Syrian Kurdish officials said soon after Yazidis fled their villages, they began fighting to create a safe passage. They clashed with Islamic State fighters upon entering Iraq, losing at least 9 fighters, but by Aug. 7 had secured a safe valley passage, cramming Yazidis into jeeps, trucks and cars to bring them some 25 miles (40 kilometers) away. Some of the ill were even rushed to hospital.

“We answered their cries for help. They were in danger and we opened a safe passage for them into safety,” said military official Omar Ali. “We saw that we had to help them and protect them; they are Kurds and part of our nation.”

In saving Yazidis, Syrian Kurds were also demonstrating their own ambitions for independence as Syria’s civil war rages on.

They announced their autonomous area of Rojava in January, and rule several far northeastern Kurdish areas of Syria. Government forces stationed in the area were redeployed over two years ago to battle rebels seeking Assad’s overthrow, Syrian Kurdish officials said.

But in entering Iraq, the Syrian fighters are also challenging their Iraqi Kurdish rivals. They say they entered after the Iraqi Kurdish fighting force, called the peshmerga, fled Yazidi villages after short battles with Islamic militants. The peshmerga say they were outgunned by the militants.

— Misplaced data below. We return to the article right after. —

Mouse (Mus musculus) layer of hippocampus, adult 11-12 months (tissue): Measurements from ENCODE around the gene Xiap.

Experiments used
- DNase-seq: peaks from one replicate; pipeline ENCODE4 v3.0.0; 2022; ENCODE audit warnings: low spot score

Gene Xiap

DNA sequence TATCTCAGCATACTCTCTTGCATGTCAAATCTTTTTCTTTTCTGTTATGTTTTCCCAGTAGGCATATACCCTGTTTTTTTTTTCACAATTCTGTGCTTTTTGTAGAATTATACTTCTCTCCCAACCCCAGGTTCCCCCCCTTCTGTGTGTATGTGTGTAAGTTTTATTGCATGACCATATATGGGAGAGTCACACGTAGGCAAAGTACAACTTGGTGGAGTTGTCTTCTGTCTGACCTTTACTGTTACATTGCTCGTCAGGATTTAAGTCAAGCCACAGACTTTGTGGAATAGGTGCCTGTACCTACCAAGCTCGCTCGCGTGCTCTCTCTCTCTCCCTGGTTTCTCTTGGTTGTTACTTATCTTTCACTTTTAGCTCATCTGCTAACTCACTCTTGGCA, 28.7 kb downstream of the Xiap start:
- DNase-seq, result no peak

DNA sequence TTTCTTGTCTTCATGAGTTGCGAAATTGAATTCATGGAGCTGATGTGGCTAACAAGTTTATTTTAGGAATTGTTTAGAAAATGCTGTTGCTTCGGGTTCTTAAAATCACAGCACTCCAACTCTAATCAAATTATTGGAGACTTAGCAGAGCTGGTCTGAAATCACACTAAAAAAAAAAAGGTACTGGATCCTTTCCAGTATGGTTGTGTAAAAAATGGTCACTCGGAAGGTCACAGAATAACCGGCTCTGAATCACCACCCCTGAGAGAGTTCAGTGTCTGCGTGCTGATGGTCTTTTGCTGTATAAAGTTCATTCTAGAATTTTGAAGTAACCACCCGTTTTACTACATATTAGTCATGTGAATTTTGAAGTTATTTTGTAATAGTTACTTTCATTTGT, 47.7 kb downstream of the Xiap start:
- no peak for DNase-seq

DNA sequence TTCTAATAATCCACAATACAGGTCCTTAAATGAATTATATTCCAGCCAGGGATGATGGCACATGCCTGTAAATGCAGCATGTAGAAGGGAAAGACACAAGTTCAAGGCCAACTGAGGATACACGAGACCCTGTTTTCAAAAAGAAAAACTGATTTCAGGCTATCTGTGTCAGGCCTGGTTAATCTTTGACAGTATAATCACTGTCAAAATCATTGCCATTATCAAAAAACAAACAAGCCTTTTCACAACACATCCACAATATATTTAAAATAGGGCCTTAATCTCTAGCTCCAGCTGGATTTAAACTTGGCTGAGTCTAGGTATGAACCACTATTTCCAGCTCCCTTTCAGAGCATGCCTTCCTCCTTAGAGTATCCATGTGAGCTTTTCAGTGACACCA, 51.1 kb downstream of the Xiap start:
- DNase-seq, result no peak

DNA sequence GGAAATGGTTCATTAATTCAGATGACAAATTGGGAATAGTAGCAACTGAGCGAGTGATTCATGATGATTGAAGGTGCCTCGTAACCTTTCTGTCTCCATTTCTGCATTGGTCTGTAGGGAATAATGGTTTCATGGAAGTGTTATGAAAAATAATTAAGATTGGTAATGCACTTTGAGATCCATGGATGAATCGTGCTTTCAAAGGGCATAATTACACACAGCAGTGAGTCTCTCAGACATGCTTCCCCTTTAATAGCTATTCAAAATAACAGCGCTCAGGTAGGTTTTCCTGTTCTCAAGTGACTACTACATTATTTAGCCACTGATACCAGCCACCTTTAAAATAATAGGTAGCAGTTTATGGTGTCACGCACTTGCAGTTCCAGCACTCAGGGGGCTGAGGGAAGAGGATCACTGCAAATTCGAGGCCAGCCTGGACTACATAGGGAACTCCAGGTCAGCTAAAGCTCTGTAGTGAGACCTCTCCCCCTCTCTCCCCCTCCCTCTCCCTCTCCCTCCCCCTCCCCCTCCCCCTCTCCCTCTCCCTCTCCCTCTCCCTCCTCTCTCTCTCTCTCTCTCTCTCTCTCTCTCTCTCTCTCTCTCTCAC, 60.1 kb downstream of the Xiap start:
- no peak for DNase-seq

The U.S. has since assisted the peshmerga fighters with airstrikes, and on Tuesday, a U.S. drone strike destroyed a militant mortar position threatening Kurdish forces defending refugees near the Syrian border. A day earlier, the U.S. said it would provide more weapons directly to Kurdish forces, but it was unclear what materiel was under consideration. Later Tuesday, the Iraqi military said a helicopter delivering aid to the displaced had crashed.

For now, with the peshmerga gone and state aid ineffective, the Yazidis who survived the mountaintop ordeal were counting on the Syrian Kurdish fighters. Covered in dust among crowds at the Tigris crossing, Hassan said without the fighters all would have been lost.

“Were it not for them, no Yazidi would be saved,” he said.

 

The Associated Press

The Associated Press

LEAVE A COMMENT

Discussion | 1 comment

The Daily Republic does not necessarily condone the comments here, nor does it review every post. Read our full policy

  • P.J.August 13, 2014 - 11:00 am

    Not one word was mentioned, but I thought the U.S. had been dropping food and water to the people stranded in the mountains. Anyone know otherwise?

    Reply | Report abusive comment
.

Solano News

 
Random thoughts on getting older by Annabelle . . . and Susan

By Susan Winlow | From Page: B1 | Gallery

Work progresses on freeway interchange project

By Kevin W. Green | From Page: A1, 4 Comments | Gallery

 
Solano College grad becomes Marvel superhero

By Amy Maginnis-Honey | From Page: B1

Caltrans announces planned I-80 closures

By Kevin W. Green | From Page: A1

 
French guitarist brings world music to The Palms

By Amy Maginnis-Honey | From Page: B1

Bay Area Stage readies ‘Mockingbird’ production

By Amy Maginnis-Honey | From Page: B1

 
Let’s take a 2nd look at 1st cars

By Tony Wade | From Page: A2

 
Bike to School Day poster contest begins

By Kevin W. Green | From Page: A3, 1 Comment

 
Youth talent, scholarship awards dinner set

By Ryan McCarthy | From Page: A4

Free 8-week Journey Through Grief class set

By Ryan McCarthy | From Page: A4

 
Audubon Society to hold talk on blackbird decline

By Ian Thompson | From Page: A4

 
Fairfield police log: March 4, 2015